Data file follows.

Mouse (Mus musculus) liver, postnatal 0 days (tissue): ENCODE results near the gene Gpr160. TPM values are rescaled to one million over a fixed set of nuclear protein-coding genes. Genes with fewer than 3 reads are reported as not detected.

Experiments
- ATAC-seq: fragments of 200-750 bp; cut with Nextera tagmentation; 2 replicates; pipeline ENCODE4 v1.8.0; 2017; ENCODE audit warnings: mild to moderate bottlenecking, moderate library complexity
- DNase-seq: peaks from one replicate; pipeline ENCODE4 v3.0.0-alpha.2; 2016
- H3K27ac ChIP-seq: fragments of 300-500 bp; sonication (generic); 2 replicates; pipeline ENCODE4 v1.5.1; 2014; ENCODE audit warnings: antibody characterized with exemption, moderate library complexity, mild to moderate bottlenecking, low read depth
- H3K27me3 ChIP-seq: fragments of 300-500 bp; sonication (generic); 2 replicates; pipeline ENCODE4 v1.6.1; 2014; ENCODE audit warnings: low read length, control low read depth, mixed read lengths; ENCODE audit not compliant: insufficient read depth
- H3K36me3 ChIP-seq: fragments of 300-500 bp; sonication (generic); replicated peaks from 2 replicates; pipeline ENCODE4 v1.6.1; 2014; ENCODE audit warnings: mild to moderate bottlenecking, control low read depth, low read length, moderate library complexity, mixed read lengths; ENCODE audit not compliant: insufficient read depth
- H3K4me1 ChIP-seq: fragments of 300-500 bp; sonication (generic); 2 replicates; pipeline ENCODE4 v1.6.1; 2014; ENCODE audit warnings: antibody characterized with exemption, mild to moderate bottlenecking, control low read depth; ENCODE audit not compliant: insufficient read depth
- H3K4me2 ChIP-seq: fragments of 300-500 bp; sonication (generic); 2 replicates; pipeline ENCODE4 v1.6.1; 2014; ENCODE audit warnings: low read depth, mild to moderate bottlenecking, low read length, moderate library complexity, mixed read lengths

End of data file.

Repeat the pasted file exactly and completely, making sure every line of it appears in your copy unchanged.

Mouse (Mus musculus) liver, postnatal 0 days (tissue): ENCODE results near the gene Gpr160. TPM values are rescaled to one million over a fixed set of nuclear protein-coding genes. Genes with fewer than 3 reads are reported as not detected.

Experiments
- ATAC-seq: fragments of 200-750 bp; cut with Nextera tagmentation; 2 replicates; pipeline ENCODE4 v1.8.0; 2017; ENCODE audit warnings: mild to moderate bottlenecking, moderate library complexity
- DNase-seq: peaks from one replicate; pipeline ENCODE4 v3.0.0-alpha.2; 2016
- H3K27ac ChIP-seq: fragments of 300-500 bp; sonication (generic); 2 replicates; pipeline ENCODE4 v1.5.1; 2014; ENCODE audit warnings: antibody characterized with exemption, moderate library complexity, mild to moderate bottlenecking, low read depth
- H3K27me3 ChIP-seq: fragments of 300-500 bp; sonication (generic); 2 replicates; pipeline ENCODE4 v1.6.1; 2014; ENCODE audit warnings: low read length, control low read depth, mixed read lengths; ENCODE audit not compliant: insufficient read depth
- H3K36me3 ChIP-seq: fragments of 300-500 bp; sonication (generic); replicated peaks from 2 replicates; pipeline ENCODE4 v1.6.1; 2014; ENCODE audit warnings: mild to moderate bottlenecking, control low read depth, low read length, moderate library complexity, mixed read lengths; ENCODE audit not compliant: insufficient read depth
- H3K4me1 ChIP-seq: fragments of 300-500 bp; sonication (generic); 2 replicates; pipeline ENCODE4 v1.6.1; 2014; ENCODE audit warnings: antibody characterized with exemption, mild to moderate bottlenecking, control low read depth; ENCODE audit not compliant: insufficient read depth
- H3K4me2 ChIP-seq: fragments of 300-500 bp; sonication (generic); 2 replicates; pipeline ENCODE4 v1.6.1; 2014; ENCODE audit warnings: low read depth, mild to moderate bottlenecking, low read length, moderate library complexity, mixed read lengths